We were none of us happy bunnies when we left the Barbican that night. This had been Mrs Voltarol and my third Caetano concert, my daughter’s fourth and her husband’s first, and for us old hands it had been a disappointment. My son-in-law was not too unhappy with the gig but then he was under the impression that he had just seen Gilberto Gil! (He does not quite share the rest of the family’s enthusiasm for Brazilian music).

So what’s all this about a bonus then? Well, the following afternoon we were all back at the Barbican again to see a performance in the foyer by a unit called Future Band. My 10 year old granddaughter is a part of this group and this is the third time we have seen them perform at the Barbican – once on the main stage, once in The Pit and now this time on the free stage. “OK – I get it”, I hear you cry. “Proud grandparent syndrome if ever I saw it”. And, yes I would be lying if I did not admit to a certain amount of pride, but I have never been one to blind myself to the musical truth for the sake of family loyalty - music is far to important to me for that! But this was a very compelling performance by an incredibly talented and exciting group of youngsters. Who are Future Band? Here’s what it says on the programme –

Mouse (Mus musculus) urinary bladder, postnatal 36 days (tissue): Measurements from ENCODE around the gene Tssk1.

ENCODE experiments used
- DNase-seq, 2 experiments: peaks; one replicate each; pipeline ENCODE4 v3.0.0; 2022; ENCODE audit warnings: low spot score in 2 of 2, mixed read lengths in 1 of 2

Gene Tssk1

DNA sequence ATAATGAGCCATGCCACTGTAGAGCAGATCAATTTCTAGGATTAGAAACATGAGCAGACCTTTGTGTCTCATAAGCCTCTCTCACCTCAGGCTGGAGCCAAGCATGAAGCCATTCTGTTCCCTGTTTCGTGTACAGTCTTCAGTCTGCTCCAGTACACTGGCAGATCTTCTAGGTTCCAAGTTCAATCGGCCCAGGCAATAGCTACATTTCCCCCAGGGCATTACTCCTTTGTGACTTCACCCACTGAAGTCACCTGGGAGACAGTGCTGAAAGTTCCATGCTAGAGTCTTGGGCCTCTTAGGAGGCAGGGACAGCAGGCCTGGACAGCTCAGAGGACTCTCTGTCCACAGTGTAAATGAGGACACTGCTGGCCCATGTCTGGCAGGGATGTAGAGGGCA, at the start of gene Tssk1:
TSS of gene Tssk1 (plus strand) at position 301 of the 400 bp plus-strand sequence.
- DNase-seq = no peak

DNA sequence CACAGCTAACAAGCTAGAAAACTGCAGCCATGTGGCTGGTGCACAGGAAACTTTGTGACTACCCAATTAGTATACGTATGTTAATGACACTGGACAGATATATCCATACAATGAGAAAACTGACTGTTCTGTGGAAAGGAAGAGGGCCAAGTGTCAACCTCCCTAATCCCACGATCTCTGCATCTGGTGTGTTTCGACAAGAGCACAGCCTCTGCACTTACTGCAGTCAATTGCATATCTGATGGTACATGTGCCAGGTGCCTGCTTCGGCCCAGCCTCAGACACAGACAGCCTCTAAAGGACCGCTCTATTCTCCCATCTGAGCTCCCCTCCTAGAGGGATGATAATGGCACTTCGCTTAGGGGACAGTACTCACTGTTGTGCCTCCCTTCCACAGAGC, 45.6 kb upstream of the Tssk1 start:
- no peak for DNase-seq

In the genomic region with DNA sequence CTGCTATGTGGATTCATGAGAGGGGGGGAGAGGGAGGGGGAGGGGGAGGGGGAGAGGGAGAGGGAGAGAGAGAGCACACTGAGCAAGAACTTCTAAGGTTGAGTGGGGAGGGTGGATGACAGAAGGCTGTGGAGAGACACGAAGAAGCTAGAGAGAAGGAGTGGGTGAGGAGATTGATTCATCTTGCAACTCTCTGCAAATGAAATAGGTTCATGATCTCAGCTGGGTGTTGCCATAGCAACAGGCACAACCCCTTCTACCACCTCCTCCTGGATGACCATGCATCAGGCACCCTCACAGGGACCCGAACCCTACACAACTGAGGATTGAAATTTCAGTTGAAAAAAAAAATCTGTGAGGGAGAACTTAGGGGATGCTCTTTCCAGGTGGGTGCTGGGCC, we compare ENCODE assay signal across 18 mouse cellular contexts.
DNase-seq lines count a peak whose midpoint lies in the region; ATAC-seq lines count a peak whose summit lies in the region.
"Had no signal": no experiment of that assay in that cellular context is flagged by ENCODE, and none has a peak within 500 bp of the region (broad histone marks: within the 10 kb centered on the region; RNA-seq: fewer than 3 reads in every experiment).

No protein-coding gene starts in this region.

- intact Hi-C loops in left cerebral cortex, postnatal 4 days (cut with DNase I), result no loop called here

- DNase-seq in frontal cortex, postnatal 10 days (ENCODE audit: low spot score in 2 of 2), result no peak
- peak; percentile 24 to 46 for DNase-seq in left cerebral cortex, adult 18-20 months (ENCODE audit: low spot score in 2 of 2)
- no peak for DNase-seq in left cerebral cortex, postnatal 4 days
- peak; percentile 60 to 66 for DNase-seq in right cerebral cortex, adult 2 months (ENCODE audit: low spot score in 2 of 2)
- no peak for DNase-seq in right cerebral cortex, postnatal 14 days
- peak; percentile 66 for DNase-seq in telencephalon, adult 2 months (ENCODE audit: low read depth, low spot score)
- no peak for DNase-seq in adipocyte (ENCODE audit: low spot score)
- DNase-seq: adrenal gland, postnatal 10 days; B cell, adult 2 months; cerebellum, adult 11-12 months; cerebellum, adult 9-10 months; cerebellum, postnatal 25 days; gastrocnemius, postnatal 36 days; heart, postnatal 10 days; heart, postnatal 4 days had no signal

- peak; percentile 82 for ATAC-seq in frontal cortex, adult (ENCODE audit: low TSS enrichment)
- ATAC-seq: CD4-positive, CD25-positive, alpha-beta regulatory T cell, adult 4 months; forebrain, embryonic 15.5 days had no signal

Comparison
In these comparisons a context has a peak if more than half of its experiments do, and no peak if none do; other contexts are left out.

“Future Band is a creative ensemble made up of 25-30 young musicians from across London. The musical identity of the group reflects the personality and creative voice of every band member, as well as taking inspiration from artists such as Danilo Perez and West African musicians such as Kaw Secca and Outhouse Ruhabi. After a hugely successful performance at the Barbican Centre in July 2009, this year we have been working with musicians from Beit Al-Musica school in Israel, exploring jazz and free improvisation with members of London’s Loop Collective and taken part in an internet link-up with Baltimore Symphony Orchestra project Orchkids among others.